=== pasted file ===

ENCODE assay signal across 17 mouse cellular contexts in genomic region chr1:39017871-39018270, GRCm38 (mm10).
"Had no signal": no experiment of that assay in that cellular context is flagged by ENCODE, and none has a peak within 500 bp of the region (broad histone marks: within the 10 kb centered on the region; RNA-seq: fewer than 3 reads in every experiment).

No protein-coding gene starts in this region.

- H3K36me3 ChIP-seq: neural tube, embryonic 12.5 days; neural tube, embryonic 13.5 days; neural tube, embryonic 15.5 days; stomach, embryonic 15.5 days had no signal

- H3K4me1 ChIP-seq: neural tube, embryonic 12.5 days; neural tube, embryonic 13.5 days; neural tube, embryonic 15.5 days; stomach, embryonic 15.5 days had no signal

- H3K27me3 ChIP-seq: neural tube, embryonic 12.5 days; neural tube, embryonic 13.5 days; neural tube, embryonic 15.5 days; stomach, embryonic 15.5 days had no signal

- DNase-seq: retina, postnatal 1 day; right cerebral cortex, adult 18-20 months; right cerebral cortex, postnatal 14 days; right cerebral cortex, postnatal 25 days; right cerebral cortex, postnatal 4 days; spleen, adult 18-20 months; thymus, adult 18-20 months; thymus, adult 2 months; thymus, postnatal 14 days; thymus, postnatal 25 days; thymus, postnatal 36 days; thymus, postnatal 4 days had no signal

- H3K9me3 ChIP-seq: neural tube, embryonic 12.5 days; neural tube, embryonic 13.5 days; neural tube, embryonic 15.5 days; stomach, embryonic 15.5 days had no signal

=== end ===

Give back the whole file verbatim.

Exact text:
ENCODE assay signal across 17 mouse cellular contexts in genomic region chr1:39017871-39018270, GRCm38 (mm10).
"Had no signal": no experiment of that assay in that cellular context is flagged by ENCODE, and none has a peak within 500 bp of the region (broad histone marks: within the 10 kb centered on the region; RNA-seq: fewer than 3 reads in every experiment).

No protein-coding gene starts in this region.

- H3K36me3 ChIP-seq: neural tube, embryonic 12.5 days; neural tube, embryonic 13.5 days; neural tube, embryonic 15.5 days; stomach, embryonic 15.5 days had no signal

- H3K4me1 ChIP-seq: neural tube, embryonic 12.5 days; neural tube, embryonic 13.5 days; neural tube, embryonic 15.5 days; stomach, embryonic 15.5 days had no signal

- H3K27me3 ChIP-seq: neural tube, embryonic 12.5 days; neural tube, embryonic 13.5 days; neural tube, embryonic 15.5 days; stomach, embryonic 15.5 days had no signal

- DNase-seq: retina, postnatal 1 day; right cerebral cortex, adult 18-20 months; right cerebral cortex, postnatal 14 days; right cerebral cortex, postnatal 25 days; right cerebral cortex, postnatal 4 days; spleen, adult 18-20 months; thymus, adult 18-20 months; thymus, adult 2 months; thymus, postnatal 14 days; thymus, postnatal 25 days; thymus, postnatal 36 days; thymus, postnatal 4 days had no signal

- H3K9me3 ChIP-seq: neural tube, embryonic 12.5 days; neural tube, embryonic 13.5 days; neural tube, embryonic 15.5 days; stomach, embryonic 15.5 days had no signal